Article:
Rumours are swirling that US behemoth ExxonMobil, which has long been linked with a tilt for the British oil giant, has sounded out BP’s major shareholders to gauge their interest in a potential takeover.
Exxon and BP have several top shareholders in common, including BlackRock and Vanguard.
The word is BP is thought to be concerned that it might be vulnerable to an offer north of 600p, worth nearly £120 billion.
A successful deal would be the biggest oil takeover of all time. A takeover move would also probably face opposition from the Government, a fact not lost on Shell, which is supposedly ready to swoop in with a bid of its own to save the day and keep BP on British soil if Exxon makes an approach.
Other interested parties are said to include Chevron, another name frequently linked with a bid.
BP’s shareholders are thought to be unhappy with the share price, which at 458.6p, up 4.6p today on a better oil price, is 30% below 650p.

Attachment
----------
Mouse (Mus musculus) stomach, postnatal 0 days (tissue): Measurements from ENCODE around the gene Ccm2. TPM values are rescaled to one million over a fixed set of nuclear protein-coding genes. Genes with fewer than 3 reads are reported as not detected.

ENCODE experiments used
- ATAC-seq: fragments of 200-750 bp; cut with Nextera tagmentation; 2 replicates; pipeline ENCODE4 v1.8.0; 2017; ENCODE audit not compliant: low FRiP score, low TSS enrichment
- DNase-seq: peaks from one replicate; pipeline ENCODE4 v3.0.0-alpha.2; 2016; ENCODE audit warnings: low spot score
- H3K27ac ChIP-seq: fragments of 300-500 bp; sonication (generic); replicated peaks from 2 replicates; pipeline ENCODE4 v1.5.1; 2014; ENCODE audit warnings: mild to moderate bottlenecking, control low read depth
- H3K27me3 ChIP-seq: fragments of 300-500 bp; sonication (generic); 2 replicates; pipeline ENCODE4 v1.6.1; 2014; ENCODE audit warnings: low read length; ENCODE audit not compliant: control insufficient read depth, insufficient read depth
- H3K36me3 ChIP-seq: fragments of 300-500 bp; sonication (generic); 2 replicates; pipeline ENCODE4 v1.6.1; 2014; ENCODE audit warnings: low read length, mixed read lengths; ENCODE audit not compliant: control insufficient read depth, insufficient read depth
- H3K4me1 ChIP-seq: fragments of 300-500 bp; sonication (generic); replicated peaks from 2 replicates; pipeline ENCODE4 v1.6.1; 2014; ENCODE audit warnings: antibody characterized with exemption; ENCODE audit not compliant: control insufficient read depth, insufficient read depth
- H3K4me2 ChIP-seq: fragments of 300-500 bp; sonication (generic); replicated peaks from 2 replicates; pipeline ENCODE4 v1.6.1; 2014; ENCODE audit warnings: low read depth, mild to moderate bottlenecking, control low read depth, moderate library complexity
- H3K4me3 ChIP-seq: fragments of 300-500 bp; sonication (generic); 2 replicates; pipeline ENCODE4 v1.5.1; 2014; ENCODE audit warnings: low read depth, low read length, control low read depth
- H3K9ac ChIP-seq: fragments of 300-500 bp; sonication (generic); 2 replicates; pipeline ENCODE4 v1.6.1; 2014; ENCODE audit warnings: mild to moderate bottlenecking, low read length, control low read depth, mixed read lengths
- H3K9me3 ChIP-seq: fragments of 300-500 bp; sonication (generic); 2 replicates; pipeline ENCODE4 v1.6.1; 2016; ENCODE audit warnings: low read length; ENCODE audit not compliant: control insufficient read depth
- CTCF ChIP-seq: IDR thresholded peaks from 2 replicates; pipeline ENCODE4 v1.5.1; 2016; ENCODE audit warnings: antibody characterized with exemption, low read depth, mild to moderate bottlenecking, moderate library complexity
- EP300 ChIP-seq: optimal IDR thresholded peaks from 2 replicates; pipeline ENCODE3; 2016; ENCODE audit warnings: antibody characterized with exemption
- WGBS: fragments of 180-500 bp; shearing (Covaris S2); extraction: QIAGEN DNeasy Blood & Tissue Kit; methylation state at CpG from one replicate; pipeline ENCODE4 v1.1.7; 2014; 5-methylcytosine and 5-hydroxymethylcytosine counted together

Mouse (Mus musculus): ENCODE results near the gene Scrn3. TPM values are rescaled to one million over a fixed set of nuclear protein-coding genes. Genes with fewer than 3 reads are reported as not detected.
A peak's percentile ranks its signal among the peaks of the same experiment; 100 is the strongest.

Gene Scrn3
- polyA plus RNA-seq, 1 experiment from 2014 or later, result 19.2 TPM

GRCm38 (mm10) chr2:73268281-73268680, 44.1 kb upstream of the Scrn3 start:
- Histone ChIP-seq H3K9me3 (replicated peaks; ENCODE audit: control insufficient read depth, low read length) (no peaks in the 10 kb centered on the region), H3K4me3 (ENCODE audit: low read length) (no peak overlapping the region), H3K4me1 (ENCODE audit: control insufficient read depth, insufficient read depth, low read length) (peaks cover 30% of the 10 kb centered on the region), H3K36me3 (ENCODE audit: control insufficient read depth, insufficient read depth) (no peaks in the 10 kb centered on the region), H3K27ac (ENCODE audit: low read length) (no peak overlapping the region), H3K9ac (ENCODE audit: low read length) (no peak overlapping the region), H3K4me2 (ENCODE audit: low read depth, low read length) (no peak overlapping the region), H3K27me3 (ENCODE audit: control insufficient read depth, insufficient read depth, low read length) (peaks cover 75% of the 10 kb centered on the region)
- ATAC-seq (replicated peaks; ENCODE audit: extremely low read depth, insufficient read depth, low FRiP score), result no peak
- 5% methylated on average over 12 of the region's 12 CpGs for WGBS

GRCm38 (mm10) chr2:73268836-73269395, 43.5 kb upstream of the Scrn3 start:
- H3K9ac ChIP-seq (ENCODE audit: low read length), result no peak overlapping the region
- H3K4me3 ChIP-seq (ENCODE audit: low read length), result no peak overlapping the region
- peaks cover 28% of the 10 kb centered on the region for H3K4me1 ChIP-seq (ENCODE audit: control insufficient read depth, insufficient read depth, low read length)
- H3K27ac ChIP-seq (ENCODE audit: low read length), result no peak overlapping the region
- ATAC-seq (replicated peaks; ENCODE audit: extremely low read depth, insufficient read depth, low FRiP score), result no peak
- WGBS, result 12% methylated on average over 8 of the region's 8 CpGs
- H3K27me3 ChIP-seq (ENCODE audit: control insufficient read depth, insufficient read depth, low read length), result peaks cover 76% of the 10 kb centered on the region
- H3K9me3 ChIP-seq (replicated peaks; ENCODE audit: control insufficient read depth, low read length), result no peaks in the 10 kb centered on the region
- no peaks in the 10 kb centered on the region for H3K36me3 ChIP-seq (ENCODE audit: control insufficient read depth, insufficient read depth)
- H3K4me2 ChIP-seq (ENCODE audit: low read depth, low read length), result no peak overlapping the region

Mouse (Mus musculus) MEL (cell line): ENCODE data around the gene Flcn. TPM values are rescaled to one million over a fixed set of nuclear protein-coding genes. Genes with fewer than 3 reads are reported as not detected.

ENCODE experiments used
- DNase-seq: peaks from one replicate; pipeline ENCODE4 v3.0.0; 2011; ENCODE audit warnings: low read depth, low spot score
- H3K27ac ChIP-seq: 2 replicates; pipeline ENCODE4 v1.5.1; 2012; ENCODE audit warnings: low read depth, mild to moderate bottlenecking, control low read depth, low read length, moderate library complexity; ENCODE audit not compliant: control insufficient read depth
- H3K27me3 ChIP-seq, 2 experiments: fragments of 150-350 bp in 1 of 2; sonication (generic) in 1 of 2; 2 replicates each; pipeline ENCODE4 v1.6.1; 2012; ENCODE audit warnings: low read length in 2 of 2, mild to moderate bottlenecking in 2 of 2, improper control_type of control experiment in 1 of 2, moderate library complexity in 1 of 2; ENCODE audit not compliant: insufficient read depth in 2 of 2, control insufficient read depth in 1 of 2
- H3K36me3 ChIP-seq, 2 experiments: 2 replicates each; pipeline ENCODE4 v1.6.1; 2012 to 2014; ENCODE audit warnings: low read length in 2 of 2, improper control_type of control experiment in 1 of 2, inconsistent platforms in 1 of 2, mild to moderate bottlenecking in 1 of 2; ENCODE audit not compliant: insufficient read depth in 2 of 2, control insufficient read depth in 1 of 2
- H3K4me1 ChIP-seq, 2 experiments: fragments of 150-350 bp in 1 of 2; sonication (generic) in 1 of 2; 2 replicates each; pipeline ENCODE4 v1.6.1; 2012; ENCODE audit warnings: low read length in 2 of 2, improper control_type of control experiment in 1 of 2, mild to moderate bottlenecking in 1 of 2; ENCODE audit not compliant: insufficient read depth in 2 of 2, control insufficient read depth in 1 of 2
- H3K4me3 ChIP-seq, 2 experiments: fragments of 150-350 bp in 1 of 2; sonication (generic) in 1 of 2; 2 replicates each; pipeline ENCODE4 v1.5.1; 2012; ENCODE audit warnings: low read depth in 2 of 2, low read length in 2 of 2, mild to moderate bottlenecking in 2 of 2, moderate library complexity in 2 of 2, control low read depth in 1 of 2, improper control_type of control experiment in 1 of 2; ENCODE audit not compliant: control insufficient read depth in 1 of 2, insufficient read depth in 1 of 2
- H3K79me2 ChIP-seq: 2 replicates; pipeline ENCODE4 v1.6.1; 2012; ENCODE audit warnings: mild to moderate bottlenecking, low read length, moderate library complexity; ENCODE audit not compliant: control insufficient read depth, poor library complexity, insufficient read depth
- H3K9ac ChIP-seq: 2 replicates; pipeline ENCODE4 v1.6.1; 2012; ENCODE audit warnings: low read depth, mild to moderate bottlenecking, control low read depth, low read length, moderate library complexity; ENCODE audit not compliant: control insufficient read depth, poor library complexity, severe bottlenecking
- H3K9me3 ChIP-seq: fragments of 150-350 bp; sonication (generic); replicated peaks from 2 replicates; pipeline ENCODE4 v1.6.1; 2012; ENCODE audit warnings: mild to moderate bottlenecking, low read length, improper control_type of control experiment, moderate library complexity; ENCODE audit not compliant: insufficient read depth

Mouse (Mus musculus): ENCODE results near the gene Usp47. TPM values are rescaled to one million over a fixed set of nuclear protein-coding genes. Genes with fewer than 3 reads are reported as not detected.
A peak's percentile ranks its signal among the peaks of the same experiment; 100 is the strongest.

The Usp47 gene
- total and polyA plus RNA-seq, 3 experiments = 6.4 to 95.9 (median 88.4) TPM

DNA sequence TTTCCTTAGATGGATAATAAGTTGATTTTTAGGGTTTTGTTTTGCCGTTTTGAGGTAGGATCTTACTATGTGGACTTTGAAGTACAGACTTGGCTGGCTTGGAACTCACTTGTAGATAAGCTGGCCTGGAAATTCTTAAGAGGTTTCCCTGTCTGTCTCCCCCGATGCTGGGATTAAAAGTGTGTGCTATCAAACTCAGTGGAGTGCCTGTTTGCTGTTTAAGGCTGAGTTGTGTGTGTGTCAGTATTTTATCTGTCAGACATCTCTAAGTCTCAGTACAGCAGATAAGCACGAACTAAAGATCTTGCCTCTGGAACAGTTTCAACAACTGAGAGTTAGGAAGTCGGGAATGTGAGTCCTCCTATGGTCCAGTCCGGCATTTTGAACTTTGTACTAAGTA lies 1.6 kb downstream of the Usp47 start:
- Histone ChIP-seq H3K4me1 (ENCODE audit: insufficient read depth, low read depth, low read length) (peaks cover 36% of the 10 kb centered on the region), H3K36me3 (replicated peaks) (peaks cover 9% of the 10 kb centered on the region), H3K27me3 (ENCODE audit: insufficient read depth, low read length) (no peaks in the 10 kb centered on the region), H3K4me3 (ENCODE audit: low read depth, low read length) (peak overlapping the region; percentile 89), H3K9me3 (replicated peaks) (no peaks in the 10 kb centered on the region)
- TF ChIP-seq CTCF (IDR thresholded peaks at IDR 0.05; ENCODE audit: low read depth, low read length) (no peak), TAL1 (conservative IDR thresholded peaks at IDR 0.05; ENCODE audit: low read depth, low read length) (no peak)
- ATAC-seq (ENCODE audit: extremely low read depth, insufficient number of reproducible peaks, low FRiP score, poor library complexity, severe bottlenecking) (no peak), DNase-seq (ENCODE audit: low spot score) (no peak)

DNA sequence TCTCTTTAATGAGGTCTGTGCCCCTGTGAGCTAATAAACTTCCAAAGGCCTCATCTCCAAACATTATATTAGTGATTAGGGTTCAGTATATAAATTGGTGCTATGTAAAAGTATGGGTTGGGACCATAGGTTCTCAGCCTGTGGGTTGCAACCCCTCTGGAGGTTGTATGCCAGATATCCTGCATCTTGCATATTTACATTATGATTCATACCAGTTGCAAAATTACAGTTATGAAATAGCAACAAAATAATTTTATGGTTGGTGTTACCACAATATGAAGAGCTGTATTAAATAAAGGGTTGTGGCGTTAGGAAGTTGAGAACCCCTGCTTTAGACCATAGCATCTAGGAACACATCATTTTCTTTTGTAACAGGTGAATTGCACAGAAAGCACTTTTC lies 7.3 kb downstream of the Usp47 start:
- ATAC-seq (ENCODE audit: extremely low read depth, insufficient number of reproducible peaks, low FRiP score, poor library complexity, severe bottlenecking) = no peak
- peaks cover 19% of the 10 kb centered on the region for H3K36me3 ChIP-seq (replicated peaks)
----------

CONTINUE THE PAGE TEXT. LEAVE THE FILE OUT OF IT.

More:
That is the price BP was trading at in 2010 before the Deepwater Horizon disaster. Takeover talk has stalked BP ever since the huge oil spill dismantled the share price.
According to the chatter, BP is concerned impatient shareholders will urge it to do a deal if it can’t create value on its own, much like Unilever’s decision to launch a review of options after rejecting Kraft Heinz’s £115 billion bid.
Exxon and BP said they do not comment on speculation. A slightly stronger oil price — Brent advanced by 39 cents to $52.58 — helped the FTSE 100 put on 31.23 points to 7346.19, with BT and miners also giving a boost to the main index.